Police have 'lost sight of the basics' according to standards chief

Andy Marsh, Chief Executive of the College of Policing, will set out his plan to ensure the police service “prevents crime and gets justice for more people”.
Andy Marsh, Chief Executive of the College of Policing, will set out his plan to ensure the police service “prevents crime and gets justice for more people”.

College of Policing have warned that 'at the moment, police are simply not effective enough'

Police have "lost sight of the basics” and “performance is not good enough”, according to the man in charge of training all officers.

Andy Marsh, chief executive of the College of Policing, which sets police standards and training, will use a keynote speech to call on officers and staff to exercise the “highest professional standards." And he warns that: “At the moment we are simply not effective enough.”

His comments come after the new head of Britain’s biggest police force said burglary is “too serious an intrusion” not to have an officer attend. Metropolitan Police Commissioner Sir Mark Rowley insisted it was unacceptable that the proportion of reported burglaries attended by an officer from the force has fallen to 50%. Sir Mark also said the Metropolitan Police needed to be “ruthless” in rooting out officers whose behaviour lets the force down.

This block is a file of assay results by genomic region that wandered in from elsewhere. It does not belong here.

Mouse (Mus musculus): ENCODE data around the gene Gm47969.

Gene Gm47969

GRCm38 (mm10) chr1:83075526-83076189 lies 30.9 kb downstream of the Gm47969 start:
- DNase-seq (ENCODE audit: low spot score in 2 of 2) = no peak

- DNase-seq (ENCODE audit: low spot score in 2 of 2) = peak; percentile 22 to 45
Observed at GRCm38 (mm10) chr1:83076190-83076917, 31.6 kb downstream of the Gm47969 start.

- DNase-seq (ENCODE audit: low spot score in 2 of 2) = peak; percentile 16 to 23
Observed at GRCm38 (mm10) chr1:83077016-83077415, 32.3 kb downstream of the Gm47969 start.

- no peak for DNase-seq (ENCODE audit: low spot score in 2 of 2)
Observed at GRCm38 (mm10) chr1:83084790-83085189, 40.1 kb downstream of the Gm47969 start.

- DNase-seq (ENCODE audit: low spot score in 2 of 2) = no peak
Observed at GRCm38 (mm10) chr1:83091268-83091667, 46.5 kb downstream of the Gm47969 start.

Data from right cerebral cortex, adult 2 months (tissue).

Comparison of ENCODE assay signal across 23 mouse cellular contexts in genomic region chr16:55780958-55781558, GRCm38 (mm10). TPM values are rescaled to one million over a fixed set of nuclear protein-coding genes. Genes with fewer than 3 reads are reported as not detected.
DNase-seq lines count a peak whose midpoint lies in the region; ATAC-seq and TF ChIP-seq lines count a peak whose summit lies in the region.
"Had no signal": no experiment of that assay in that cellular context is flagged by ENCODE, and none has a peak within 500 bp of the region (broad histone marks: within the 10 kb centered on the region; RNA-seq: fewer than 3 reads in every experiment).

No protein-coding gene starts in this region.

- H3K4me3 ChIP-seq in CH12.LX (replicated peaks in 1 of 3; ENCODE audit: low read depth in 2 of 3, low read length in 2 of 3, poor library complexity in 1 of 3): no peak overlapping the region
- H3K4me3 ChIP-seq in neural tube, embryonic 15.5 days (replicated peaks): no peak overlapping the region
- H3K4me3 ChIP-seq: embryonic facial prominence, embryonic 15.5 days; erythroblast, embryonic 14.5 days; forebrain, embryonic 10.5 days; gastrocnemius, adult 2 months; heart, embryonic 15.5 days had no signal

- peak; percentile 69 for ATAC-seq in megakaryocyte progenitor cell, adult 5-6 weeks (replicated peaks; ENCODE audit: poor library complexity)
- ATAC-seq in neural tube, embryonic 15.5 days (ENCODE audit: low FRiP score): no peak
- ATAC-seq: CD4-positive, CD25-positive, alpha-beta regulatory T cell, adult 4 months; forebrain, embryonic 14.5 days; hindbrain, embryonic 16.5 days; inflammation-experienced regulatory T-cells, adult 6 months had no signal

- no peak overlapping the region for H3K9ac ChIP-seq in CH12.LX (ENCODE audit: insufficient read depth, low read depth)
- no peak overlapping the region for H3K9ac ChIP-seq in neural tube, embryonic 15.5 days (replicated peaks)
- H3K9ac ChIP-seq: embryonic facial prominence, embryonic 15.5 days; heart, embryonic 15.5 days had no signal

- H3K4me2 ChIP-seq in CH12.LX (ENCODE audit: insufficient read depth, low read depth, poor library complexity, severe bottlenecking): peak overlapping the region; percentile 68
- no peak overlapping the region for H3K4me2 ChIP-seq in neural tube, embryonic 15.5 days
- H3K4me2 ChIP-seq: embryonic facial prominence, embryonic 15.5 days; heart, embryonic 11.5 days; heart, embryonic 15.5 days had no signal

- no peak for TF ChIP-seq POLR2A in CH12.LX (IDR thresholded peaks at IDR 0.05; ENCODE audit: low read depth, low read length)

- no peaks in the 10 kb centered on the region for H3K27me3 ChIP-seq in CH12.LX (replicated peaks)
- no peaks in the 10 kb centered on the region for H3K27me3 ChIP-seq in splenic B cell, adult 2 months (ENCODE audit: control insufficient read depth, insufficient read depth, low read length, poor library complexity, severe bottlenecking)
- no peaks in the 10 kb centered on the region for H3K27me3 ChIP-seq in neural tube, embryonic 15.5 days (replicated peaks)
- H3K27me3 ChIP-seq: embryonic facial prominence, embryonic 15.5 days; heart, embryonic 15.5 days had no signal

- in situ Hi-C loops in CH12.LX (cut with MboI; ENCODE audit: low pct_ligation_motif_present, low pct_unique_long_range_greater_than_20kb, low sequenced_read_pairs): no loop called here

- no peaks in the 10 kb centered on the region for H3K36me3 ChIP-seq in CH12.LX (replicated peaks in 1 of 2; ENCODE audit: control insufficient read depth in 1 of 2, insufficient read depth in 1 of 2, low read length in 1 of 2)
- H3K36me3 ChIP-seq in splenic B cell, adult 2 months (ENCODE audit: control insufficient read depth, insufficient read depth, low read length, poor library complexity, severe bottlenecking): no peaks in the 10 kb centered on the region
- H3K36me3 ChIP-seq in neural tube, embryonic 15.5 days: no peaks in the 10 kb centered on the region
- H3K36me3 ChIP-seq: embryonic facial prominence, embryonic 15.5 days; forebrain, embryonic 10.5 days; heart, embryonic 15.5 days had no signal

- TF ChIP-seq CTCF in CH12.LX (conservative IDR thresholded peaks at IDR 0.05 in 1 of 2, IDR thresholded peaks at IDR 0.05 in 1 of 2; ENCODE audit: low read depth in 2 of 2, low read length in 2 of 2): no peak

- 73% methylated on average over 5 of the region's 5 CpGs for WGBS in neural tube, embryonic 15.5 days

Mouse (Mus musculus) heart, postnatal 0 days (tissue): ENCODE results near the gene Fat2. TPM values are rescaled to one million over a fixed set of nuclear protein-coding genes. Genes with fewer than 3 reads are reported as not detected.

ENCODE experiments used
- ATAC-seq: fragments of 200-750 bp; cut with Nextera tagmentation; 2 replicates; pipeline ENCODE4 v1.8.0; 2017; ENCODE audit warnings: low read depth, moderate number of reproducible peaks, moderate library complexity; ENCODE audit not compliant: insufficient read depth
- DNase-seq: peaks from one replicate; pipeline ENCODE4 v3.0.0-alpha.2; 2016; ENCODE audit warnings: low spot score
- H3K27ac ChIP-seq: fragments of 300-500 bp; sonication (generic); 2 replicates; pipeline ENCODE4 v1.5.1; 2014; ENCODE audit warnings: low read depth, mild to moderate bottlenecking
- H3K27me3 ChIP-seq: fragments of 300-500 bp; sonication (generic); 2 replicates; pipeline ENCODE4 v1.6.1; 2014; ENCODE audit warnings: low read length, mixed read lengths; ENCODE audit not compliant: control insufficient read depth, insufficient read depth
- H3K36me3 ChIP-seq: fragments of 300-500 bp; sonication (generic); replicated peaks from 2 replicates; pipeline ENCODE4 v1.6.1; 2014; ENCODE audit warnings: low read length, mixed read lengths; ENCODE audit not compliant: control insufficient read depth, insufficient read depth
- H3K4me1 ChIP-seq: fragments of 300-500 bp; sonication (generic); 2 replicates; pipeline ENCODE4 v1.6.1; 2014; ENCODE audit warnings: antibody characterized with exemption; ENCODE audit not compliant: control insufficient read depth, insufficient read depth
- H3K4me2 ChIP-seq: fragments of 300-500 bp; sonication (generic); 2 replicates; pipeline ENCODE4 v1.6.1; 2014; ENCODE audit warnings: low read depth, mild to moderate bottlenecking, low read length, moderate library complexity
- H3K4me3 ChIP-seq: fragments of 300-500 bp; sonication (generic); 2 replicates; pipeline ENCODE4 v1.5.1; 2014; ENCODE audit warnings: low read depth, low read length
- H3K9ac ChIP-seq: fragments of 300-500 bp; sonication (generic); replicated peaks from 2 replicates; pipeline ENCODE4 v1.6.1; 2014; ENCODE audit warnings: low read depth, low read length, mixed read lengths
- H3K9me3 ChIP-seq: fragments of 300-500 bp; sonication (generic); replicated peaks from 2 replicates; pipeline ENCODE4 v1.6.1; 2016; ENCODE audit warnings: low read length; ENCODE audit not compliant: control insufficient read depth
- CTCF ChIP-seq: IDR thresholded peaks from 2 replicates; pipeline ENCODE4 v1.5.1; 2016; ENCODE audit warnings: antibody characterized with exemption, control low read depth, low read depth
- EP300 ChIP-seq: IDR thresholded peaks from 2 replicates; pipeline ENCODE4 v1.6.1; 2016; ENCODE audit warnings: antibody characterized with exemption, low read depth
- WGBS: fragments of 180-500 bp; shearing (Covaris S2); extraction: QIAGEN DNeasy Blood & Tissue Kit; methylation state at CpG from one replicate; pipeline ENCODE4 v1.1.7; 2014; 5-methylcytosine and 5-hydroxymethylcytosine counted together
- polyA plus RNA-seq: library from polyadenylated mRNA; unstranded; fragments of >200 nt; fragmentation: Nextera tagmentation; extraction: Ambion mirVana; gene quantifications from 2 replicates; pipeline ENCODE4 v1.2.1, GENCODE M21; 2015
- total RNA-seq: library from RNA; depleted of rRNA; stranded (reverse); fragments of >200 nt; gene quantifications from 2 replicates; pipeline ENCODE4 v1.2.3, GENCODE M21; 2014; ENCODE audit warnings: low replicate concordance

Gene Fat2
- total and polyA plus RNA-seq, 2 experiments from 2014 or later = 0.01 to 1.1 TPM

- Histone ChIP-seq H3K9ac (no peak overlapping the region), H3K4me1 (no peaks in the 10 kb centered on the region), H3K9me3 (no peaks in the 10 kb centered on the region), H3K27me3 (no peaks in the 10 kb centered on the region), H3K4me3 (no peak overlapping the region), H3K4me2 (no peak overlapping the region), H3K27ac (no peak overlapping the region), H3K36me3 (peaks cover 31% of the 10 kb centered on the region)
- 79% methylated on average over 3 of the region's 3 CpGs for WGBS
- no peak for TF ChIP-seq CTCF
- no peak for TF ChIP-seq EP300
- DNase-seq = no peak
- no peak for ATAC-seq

During a lecture for the Police Foundation, Mr Marsh, a chief constable who used to lead both Hampshire and Avon and Somerset Police, will say:

“For me, getting the basics right means delivering what the public expect – the prevention and detection of crime by officers and staff exercising the highest professional standards.”

Andy Marsh
Andy Marsh

He is also expected to stress how “getting the confidence of communities requires a concerted effort”, adding: “In my book, performance plus trust equals confidence.

“It is not enough simply to show that we care about diverse communities if we are not dealing with the most basic requirements they have of us, namely to prevent and detect crime.

“Engagement, in a policing model built on consent, is the route to effective performance and keeping people safe, and should not be a distraction from it.

“At the moment we are simply not effective enough – performance is not good enough.”

Mr Marsh will use the talk to set out his plan for how the college will help forces provide a police service which “prevents crime and gets justice for more people”.

Referring to the increasingly low proportion of crimes resulting in a charge, Mr Marsh will say: “The public just don’t think that is good enough. Neither should we.”

Just 5.6% of offences in England and Wales in 2021/22 – about one in 18 – resulted in a charge and/or summons, down from 7.1%, or one in 14, in 2020/21, according to Home Office figures published in July.

And he will add that “leadership is the single most important success factor of a high-performing police force. No officer or member of staff can meet their potential, have their talent identified and managed, or be challenged when their performance falls short, without excellent leadership.”

“When citizens find themselves having to do the job of the police – whether that is tracking down their own stolen tech using Find My Phone, only for the police to refuse to investigate, or when mothers patrol the streets because they are concerned about the safety of their children, their patience with us is going to be pretty thin.

“It is the job of all in policing, not least of all in the college, to equip our officers with the skills and knowledge, that I have talked about, that they need to prevent crime and catch criminals."